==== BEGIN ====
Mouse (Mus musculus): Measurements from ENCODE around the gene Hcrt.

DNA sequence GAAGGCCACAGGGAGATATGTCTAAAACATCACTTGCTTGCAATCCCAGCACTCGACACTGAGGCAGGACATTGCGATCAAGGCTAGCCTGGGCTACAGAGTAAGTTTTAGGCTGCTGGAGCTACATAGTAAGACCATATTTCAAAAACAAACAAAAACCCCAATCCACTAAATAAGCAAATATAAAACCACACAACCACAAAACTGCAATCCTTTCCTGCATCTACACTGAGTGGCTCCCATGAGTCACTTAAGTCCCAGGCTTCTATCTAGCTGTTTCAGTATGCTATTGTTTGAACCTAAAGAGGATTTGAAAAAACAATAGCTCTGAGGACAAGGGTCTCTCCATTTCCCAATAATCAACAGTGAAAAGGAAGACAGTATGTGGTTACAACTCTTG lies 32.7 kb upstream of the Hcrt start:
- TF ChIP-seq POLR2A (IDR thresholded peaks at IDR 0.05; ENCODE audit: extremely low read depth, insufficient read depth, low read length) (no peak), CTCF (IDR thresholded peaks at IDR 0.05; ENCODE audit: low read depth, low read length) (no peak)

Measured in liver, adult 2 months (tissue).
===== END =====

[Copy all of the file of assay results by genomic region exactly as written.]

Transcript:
Mouse (Mus musculus): Measurements from ENCODE around the gene Hcrt.

DNA sequence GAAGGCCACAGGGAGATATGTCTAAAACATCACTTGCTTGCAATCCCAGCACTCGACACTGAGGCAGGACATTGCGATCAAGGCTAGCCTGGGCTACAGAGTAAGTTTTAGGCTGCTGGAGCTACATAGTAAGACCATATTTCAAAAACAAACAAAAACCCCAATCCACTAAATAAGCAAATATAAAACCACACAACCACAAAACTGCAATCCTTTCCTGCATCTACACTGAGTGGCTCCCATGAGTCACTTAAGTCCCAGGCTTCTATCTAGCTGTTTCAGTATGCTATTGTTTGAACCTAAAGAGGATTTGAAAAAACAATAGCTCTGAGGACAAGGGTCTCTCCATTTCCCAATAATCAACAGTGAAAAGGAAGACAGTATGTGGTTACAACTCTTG lies 32.7 kb upstream of the Hcrt start:
- TF ChIP-seq POLR2A (IDR thresholded peaks at IDR 0.05; ENCODE audit: extremely low read depth, insufficient read depth, low read length) (no peak), CTCF (IDR thresholded peaks at IDR 0.05; ENCODE audit: low read depth, low read length) (no peak)

Measured in liver, adult 2 months (tissue).